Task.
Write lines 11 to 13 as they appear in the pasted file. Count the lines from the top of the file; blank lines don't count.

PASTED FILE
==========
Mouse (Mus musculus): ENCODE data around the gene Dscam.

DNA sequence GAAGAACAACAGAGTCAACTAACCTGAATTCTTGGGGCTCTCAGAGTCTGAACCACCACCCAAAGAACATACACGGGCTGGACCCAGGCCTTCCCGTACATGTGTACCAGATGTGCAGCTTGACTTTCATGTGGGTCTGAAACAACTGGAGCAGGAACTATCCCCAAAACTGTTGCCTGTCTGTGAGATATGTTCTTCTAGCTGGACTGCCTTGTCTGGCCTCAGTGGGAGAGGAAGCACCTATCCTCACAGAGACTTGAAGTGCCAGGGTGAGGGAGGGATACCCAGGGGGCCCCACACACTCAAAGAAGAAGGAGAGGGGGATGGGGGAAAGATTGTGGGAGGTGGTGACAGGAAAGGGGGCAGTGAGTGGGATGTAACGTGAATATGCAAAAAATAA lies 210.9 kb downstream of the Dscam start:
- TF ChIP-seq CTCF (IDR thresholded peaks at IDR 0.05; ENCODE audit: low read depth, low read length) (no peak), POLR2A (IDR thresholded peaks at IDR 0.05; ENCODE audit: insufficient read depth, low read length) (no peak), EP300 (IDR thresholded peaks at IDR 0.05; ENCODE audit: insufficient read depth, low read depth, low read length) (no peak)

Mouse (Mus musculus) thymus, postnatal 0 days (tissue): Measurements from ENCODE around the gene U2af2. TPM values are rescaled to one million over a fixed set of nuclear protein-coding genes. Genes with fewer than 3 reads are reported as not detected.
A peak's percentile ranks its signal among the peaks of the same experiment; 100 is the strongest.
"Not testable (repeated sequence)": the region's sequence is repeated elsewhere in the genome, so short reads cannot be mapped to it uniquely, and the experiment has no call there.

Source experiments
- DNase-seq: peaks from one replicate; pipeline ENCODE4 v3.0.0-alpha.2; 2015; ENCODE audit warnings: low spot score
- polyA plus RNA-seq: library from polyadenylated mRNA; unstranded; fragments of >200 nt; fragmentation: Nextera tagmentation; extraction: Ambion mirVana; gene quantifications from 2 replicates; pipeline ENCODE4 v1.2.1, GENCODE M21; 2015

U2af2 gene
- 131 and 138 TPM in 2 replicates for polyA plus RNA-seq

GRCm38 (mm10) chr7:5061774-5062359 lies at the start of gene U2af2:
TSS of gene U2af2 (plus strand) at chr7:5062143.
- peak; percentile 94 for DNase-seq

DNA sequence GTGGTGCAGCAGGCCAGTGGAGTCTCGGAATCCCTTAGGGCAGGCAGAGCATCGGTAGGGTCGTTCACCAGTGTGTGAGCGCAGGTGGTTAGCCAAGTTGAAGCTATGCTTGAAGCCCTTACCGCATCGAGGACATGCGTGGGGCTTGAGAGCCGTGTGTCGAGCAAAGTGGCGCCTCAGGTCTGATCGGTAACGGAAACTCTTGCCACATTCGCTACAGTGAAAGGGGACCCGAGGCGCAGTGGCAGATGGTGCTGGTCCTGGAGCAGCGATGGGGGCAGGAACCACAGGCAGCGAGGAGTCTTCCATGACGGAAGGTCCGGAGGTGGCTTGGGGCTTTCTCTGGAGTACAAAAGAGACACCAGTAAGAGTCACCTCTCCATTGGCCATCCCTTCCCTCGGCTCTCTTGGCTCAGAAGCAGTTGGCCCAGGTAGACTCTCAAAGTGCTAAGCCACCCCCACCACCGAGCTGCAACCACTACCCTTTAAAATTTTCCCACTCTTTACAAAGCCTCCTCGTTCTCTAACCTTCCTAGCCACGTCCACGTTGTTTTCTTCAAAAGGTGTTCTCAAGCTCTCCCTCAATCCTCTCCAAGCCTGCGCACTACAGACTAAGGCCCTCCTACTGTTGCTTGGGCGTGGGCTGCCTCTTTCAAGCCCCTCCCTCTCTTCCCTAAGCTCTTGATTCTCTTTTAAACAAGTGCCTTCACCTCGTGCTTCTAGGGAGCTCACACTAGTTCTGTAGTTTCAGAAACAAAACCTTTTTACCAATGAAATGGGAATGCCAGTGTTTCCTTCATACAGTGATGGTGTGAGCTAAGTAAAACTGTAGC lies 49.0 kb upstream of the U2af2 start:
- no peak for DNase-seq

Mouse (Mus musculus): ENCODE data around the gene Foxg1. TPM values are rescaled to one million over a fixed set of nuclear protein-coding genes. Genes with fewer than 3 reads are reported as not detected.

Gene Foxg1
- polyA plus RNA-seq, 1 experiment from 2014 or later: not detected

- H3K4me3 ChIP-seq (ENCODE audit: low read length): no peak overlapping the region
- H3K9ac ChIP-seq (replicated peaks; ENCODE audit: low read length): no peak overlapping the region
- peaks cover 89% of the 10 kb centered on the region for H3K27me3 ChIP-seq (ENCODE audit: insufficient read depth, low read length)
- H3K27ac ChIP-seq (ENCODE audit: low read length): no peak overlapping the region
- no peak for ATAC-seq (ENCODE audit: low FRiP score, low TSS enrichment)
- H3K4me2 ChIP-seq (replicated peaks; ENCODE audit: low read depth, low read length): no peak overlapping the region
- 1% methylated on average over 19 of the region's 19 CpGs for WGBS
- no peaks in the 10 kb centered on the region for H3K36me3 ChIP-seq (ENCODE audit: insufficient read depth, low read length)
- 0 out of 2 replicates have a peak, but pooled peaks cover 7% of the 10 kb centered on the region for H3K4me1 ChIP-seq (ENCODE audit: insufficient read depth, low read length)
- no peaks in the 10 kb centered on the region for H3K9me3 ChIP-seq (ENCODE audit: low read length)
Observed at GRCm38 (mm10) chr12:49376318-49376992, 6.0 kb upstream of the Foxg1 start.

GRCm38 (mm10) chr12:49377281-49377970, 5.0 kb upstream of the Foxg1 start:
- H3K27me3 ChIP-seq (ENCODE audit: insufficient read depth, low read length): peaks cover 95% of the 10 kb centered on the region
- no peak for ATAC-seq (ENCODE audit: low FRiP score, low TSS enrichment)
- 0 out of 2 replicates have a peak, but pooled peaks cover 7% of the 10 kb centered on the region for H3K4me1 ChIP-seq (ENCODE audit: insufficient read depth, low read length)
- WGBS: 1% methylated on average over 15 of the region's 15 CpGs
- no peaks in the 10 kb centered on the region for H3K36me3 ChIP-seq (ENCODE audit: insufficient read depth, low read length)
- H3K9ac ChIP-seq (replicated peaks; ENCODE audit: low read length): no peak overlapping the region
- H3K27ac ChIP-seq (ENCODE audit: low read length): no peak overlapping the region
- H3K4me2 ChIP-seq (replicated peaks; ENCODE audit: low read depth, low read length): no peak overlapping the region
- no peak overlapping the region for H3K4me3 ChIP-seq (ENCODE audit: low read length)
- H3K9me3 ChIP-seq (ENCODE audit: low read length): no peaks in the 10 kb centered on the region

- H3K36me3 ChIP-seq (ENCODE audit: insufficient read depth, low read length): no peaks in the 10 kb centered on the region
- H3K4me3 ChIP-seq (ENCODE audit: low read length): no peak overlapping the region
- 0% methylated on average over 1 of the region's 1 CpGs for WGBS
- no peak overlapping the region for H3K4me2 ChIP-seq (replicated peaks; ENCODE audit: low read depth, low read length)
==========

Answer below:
- 131 and 138 TPM in 2 replicates for polyA plus RNA-seq

GRCm38 (mm10) chr7:5061774-5062359 lies at the start of gene U2af2:
TSS of gene U2af2 (plus strand) at chr7:5062143.